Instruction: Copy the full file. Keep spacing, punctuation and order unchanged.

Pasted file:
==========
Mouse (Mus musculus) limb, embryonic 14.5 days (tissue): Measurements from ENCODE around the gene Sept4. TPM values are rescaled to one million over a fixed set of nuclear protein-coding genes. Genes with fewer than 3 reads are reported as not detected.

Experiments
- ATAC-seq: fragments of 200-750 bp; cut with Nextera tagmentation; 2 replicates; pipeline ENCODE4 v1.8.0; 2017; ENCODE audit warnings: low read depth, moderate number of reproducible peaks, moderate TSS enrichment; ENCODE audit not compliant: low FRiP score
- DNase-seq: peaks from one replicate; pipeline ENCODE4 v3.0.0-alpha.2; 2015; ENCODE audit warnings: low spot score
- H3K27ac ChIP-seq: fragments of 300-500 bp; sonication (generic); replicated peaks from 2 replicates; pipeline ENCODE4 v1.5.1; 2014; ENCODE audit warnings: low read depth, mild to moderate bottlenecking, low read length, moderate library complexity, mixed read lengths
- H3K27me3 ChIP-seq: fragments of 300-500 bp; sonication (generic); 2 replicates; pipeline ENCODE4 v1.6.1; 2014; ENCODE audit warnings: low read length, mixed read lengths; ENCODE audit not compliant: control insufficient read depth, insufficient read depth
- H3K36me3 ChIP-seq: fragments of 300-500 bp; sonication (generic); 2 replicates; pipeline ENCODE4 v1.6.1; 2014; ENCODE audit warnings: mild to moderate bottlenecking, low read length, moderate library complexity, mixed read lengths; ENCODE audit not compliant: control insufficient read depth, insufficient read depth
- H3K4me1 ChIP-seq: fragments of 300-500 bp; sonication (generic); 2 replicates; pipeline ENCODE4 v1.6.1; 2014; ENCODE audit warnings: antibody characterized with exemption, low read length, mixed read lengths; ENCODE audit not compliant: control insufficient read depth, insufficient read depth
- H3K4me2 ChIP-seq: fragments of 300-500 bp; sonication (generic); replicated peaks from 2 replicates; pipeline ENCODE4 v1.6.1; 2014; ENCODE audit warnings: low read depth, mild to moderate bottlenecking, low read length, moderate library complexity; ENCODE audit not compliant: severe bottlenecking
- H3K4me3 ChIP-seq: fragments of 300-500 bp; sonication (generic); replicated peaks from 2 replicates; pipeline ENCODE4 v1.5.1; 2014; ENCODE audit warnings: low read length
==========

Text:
Mouse (Mus musculus) limb, embryonic 14.5 days (tissue): Measurements from ENCODE around the gene Sept4. TPM values are rescaled to one million over a fixed set of nuclear protein-coding genes. Genes with fewer than 3 reads are reported as not detected.

Experiments
- ATAC-seq: fragments of 200-750 bp; cut with Nextera tagmentation; 2 replicates; pipeline ENCODE4 v1.8.0; 2017; ENCODE audit warnings: low read depth, moderate number of reproducible peaks, moderate TSS enrichment; ENCODE audit not compliant: low FRiP score
- DNase-seq: peaks from one replicate; pipeline ENCODE4 v3.0.0-alpha.2; 2015; ENCODE audit warnings: low spot score
- H3K27ac ChIP-seq: fragments of 300-500 bp; sonication (generic); replicated peaks from 2 replicates; pipeline ENCODE4 v1.5.1; 2014; ENCODE audit warnings: low read depth, mild to moderate bottlenecking, low read length, moderate library complexity, mixed read lengths
- H3K27me3 ChIP-seq: fragments of 300-500 bp; sonication (generic); 2 replicates; pipeline ENCODE4 v1.6.1; 2014; ENCODE audit warnings: low read length, mixed read lengths; ENCODE audit not compliant: control insufficient read depth, insufficient read depth
- H3K36me3 ChIP-seq: fragments of 300-500 bp; sonication (generic); 2 replicates; pipeline ENCODE4 v1.6.1; 2014; ENCODE audit warnings: mild to moderate bottlenecking, low read length, moderate library complexity, mixed read lengths; ENCODE audit not compliant: control insufficient read depth, insufficient read depth
- H3K4me1 ChIP-seq: fragments of 300-500 bp; sonication (generic); 2 replicates; pipeline ENCODE4 v1.6.1; 2014; ENCODE audit warnings: antibody characterized with exemption, low read length, mixed read lengths; ENCODE audit not compliant: control insufficient read depth, insufficient read depth
- H3K4me2 ChIP-seq: fragments of 300-500 bp; sonication (generic); replicated peaks from 2 replicates; pipeline ENCODE4 v1.6.1; 2014; ENCODE audit warnings: low read depth, mild to moderate bottlenecking, low read length, moderate library complexity; ENCODE audit not compliant: severe bottlenecking
- H3K4me3 ChIP-seq: fragments of 300-500 bp; sonication (generic); replicated peaks from 2 replicates; pipeline ENCODE4 v1.5.1; 2014; ENCODE audit warnings: low read length